Dr Clarke is the Head of Russian Studies.
What made you come to Scotland to continue your career?
I received a scholarship to do my PhD in Russian lexis at the University of Strathclyde and after graduating was appointed as lecturer in Russian at Edinburgh.
Has there been anything that has surprised you since you came to the country?
Glaswegian. After many years of learning English and assuming I knew it, the language spoken in Glasgow was a big surprise.
That is of course besides the wistful, cloudy beauty of Scottish scenery, the shimmering light, even in the rainy days, the strong sense of national pride and the willingness of the locals after the first pint to see great similarities between Scots and Russians.
Tell us more about what you do at the University.
I have been teaching Russian language, literature and culture at Edinburgh University for 17 years.
My research relates to the Russian language manifestations of the social and cultural transformations in the post-Soviet period. At present, I am writing a book examining construction of Russian identity in the post-Soviet discourses.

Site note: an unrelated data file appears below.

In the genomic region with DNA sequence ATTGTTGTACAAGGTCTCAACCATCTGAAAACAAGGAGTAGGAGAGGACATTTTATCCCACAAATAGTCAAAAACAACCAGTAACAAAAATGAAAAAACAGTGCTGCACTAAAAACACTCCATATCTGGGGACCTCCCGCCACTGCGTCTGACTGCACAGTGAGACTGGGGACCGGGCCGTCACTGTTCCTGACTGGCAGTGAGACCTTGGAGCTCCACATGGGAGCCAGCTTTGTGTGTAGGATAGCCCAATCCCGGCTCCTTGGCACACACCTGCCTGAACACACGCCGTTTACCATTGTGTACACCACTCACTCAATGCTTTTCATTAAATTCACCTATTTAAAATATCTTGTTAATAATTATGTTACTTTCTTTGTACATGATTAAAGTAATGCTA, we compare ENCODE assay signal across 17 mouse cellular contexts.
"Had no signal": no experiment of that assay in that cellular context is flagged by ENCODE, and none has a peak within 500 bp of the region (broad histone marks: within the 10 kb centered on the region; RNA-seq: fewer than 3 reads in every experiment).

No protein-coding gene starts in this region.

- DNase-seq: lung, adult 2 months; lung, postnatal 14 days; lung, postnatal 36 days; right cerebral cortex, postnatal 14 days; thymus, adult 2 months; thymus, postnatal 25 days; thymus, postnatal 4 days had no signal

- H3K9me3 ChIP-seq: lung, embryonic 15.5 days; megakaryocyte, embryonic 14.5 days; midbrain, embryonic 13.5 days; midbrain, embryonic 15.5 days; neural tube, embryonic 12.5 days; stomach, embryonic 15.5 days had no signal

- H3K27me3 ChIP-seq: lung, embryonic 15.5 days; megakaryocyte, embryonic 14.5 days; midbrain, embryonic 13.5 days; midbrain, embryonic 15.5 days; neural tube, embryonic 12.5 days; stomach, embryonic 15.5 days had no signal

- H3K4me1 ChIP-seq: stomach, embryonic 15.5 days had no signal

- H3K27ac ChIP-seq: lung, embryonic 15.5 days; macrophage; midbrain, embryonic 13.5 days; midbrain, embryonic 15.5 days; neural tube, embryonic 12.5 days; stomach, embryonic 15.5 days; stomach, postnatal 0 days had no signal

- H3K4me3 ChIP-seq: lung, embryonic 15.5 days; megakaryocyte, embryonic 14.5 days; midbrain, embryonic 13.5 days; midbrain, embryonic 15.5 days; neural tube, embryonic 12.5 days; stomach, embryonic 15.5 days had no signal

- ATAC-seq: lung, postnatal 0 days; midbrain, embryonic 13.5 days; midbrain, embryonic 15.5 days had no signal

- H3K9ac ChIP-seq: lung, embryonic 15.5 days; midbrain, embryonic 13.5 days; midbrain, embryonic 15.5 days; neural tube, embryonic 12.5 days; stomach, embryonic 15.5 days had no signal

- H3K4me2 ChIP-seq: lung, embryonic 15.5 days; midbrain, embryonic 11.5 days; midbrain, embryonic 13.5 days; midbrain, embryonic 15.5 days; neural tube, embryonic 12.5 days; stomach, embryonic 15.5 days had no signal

In order to promote my research field in the UK, I have founded Russian in Context Research Unit, which is intended to be a hub for postgraduate study and for international research activity. In April 2010, it will be holding its second international conference, “The Russian Language Outside the Nation: Speakers and Identities”.
I also take part in the international collaborative project The Future of Russian: Language Culture in the Era of New Technology, organised by Bergen University, Norway.
I am proud that I teach a subject that connects people and helps mutual understanding. My former students use their knowledge of Russia and their, usually excellent, language skills in all kinds of careers in art, culture, administration business and diplomacy.
What is the most exciting aspect of the work that you are currently doing?
In my research, perhaps being able to see how Russia is shaping itself: constructing narratives, rewriting histories, debunking and creating traditions. Methods of discourse analysis at my disposal allow me to unpack discursive powers of new (and old) ideologies.
I also find very rewarding to work with my postgraduate students and to see their projects growing in theoretical confidence and sophistication.
What do you like most about living and working in Edinburgh?
I like Edinburgh for its grace and elegance, for having long rusty autumns, for being close to the sea and for embracing a cosmopolitan culture, of which the University is such an important part.
This article was published on Jun 18, 2010